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Other Infections

Hepatitis E Uncommon among HIV+ People, but May Cause Unexplained Liver Enzyme Elevations

Coinfection with hepatitis E virus (HEV) is not commonly seen in people with HIV, according to 2 recent reports, but it is a possibility to consider if a person has elevated liver enzymes not attributable to another apparent cause.alt

Hepatitis E typically causes acute liver disease, but can sometimes cause chronic diseases that can progress to cirrhosis, especially in people with compromised immune systems. Like hepatitis A, it is primarily spread through contaminated food or water -- not via blood like hepatitis B and C -- and outbreaks most often occur in resource-limited settings with poor sanitation.

UK Study

As described in the January 2012 issue of HIV Medicine, F. Keane from Royal Cornwall Hospital and colleagues sought to document the incidence of chronic HEV coinfection among people with HIV, and to compare HEV seroprevalence (presence of anti-HEV antibodies) between HIV positive and HIV negative populations.

This case-control cohort study was carried out at 2 teaching hospitals in southwest England. A total of 138 HIV positive patients were tested for HEV IgM and IgG antibodies; in addition, 464 HIV negative control participants were tested for HEV IgG.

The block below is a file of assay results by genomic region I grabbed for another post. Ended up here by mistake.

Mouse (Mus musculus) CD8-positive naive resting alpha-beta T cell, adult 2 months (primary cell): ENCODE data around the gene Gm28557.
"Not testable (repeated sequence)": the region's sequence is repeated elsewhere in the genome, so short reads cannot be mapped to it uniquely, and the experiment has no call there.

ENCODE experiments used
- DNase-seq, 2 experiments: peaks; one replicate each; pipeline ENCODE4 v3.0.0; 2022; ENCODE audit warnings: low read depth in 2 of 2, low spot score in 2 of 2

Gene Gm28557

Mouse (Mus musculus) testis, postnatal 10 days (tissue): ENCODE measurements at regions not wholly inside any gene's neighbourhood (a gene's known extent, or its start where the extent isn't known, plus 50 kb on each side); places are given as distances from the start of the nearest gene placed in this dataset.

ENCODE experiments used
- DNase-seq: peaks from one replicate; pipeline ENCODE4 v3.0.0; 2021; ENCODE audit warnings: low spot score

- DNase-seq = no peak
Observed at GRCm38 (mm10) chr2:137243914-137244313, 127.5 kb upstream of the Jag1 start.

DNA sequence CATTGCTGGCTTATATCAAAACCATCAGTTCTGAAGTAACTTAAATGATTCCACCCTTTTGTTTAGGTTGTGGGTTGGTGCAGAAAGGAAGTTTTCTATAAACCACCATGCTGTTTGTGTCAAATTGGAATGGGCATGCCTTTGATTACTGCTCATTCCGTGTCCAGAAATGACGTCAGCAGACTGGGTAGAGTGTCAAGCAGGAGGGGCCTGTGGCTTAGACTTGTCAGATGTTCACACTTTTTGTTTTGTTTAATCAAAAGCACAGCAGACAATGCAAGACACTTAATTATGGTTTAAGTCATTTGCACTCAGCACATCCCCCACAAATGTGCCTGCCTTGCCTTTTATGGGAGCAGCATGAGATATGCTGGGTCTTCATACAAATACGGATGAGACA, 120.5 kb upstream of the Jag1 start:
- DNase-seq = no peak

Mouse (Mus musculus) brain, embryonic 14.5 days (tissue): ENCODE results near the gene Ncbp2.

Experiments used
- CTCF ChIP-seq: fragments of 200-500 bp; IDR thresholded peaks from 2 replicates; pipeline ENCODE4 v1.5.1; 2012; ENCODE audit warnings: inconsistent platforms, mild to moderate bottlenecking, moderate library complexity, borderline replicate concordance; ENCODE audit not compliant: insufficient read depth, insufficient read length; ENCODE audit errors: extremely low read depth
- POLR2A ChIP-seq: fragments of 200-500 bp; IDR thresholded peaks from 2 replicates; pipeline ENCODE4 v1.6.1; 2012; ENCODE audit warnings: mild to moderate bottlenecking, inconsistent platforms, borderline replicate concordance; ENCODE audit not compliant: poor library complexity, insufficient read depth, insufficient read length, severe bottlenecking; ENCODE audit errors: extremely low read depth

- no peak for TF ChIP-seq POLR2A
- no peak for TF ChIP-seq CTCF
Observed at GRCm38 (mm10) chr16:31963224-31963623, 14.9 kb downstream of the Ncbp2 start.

• There was no difference in HEV IgG seroprevalence between the HIV positive patients and the control group.
  • The only risk factor for HEV seropositivity was consumption of raw or undercooked pork.
  • Sexual risk factors were unrelated to HEV seroprevalence.
  • No HIV positive patients showed evidence of chronic HEV coinfection.

"Anti-HEV seroprevalence is similar in controls and patients with HIV infection," the study authors concluded. "Risk factor analysis suggests that HEV is unlikely to be transmitted sexually."

"Chronic coinfection with HEV was absent, indicating that chronic HEV/HIV coinfection is not a common problem in this cohort," they added.

Swiss Study

In the second study, described in the June 2011 issue of Emerging Infectious Diseases, investigators with the Swiss HIV Cohort Study screened for HEV IgG antibodies in HIV patients with unexplained alanine aminotransferase (ALT) elevation. Above-normal ALT is a sign of liver inflammation and may suggest various problems include drug-induce liver toxicity or viral hepatitis.

This analysis included 735 HIV positive people with at least 2 consecutive elevated ALT measurements (> 60 IU/L); patients with hepatitis B or C were excluded.


  • 19 patients were seropositive for HEV, a seroprevalence rate of 2.6%.
  • Women and people of Asian descent were more likely to be HEV antibody positive, but there was no association with age or HIV risk group.
  • After adjusting for other factors, people with CD4 cell counts of 100-350 cells/mm3 were nearly 5 times more likely to be antibody HEV positive that those with higher levels (odds ratio 4.68).
  • Sequential blood tests showed that 5 patients with HEV had experienced recent seroconversion.
  • 1 person with a very low CD4 T-cell count had prolonged detectable HEV RNA (genetic material), indicating that the virus can persist past the acute stage in people with compromised immunity.